Probably the toughest question I had to answer in the beginning was: Can I financially do this? For a while it was “no.” I thought, in that case, was it even possible? I had to start small, which meant I had to make smart decisions. Personally I believe unless you are 1000% sure you will be making your money back within a suitable time frame DO NOT MAX OUT A CREDIT CARD!! DO NOT START IN THE RED.
Some of the best advice I received from a sales rep at Jakprints is “go for quality not quantity.” This helped me understand it wasn’t about getting as many printed as possible for the sake of quantity. I knew my budget and I made the most quality product I could afford. My plan was to produce an excellent line where buyers can’t wait to see the next one. I could therefore be strategic with what I put out and not crank out as many as possible for the sake of quantity. On my computer monitors I had around 20 thumbnails of ideas. When I made my first run, only three were chosen.
SALES: I feel sales can be simple. Where and how are you going to sell? Retail stores, on-line, both? Who you are selling to? Celebrities, your friends? You have to sell to people who have money, right? You have to sell at places where people are coming expecting to purchase something too. If a company charges $90 a shirt they are not going to sell to a person who can’t afford it. YOU CAN’T MAKE MONEY OFF OF POOR PEOPLE. The company selling the $90 shirt sells to celebrities, entertainers and those rocks stars who think nothing of it. You have to figure out how much you want to sell your product for and make sure you are selling at a fair price to you and the buyer. If you can sell a higher price shirt and you have buyers, do it! Remember that cash flow is essential in order to stay in business. Produce, sell, invest back into your line and make a good return on your investments.
Alright so this was a lot of info to think about, but do you feel a bit more armed? Do you still want to start a shirt line? Hype can only take you so far but knowledge and understanding will give you longevity. Remember to make a plan for success.
Everyone is in a different spot in life. Some people have wealthy families that can spot them $2000- $5000 to start, cool! Some have to save everything they have (not so cool) but they end up approaching business with a different perspective. DON’T COMPARE YOURSELF TO OTHERS. Yes, you can learn from everybody; the good, bad and the ugly. Remember, whatever you do in life you have to find your own way and your own path. Don’t ride the coat tails of what has already been created. Finding what is unique to you will make your shirt line stand out. My favorite quote is from film director Patrick Tatopoulos: “Create something you have never seen on the streets before.”
Ok so we talked business. You learned, you’re prepared. You rock out amazing art but what else do you need? PEOPLE, RELATIONSHIPS AND NETWORKING. You probably already do this, but, go to art shows, rock shows, events, conventions and most of all hang out with people after the show is over. Here’s my point…
Don’t be a cave artist!
In 2006 I decided to increase my freelance time and build my business. I kept to myself and didn’t go out to gallery shows or hang with people. I stayed in my “cave” only communicating on-line with people in my own city. I worked hard to get my style down and perfect my craft. True, this is necessary, rock your style, but there is a saying that hit me like a ton of bricks a year later: “IT’S NOT WHAT YOU KNOW IT’S WHO YOU KNOW.” It’s all about face time.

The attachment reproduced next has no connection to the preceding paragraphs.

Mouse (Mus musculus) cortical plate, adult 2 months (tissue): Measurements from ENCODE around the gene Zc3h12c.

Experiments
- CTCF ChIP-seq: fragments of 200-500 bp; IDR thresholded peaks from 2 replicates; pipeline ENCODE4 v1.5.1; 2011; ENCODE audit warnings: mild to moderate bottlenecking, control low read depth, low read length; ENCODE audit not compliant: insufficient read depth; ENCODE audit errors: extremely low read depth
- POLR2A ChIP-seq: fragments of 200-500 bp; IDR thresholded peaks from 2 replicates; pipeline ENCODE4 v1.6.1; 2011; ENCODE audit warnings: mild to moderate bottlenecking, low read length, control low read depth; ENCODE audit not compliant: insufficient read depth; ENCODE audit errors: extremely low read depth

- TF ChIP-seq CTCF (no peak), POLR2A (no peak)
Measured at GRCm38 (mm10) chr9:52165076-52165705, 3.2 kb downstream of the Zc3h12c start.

Since then I’ve spent more time networking and hanging out after events with people. There is something about a relationship that builds a trust factor. There is something about having a drink with someone and getting to know that person that builds the feeling “I want to work with ya!” When I had my epiphany it was also when I observed art on clothing that sold for big bucks. I thought to my self,” I can do that and even better!” (Please insert a pompous ass..me not you.) The difference was I didn’t know anyone and nobody knew me. It was the reality check and smack in the face I needed for my ego.
So where did my epiphany get me? For one, it got me out of the cave and to events where people I wanted to work with were. This has paid off but you must keep going. It never stops. RELATIONSHIPS ARE THE KEY TO SUCCESS. Yes, learn business, yes, get a degree if you want, make killer art and be the best at it. But don’t forsake the little things like buying someone a beer, lunch, or even their merch. It will show that you are interested. It’s funny how that little act can help launch you to the next level you have been striving for.
Levels of people
Another realization I had is that everybody needs to be carried. Now that doesn’t mean you should sit back and let someone else does the work for you. But there is always going to be someone above you and below you. Think of a sports team. Without fans buying tickets and merch, how will the owners stay in business? Same goes for your shirt business. You need buyers, you need to be on websites that promote you. Get involved with events and with groups that are doing things on a higher level than you. You might just be asked to sell your product to thousands of people for a 3 day event!
As far as the people up and coming or the people below you, it’s a golden rule/karma thing. Don’t burn people, be honest and your personality will count for something. I love illustrating, but a close second is teaching someone and watching them learn. Word will spread about your character, whether good or bad. Better be sure it’s good.
BONUS ROUND: Here are a few bonus points:
ORGANIZATION: Be organized with your inventory. Keep an Excel spread sheet of all your inventory. Take pride in your business.
PRESENTATION: An organized table/booth says a lot. A sloppy table/booth says more.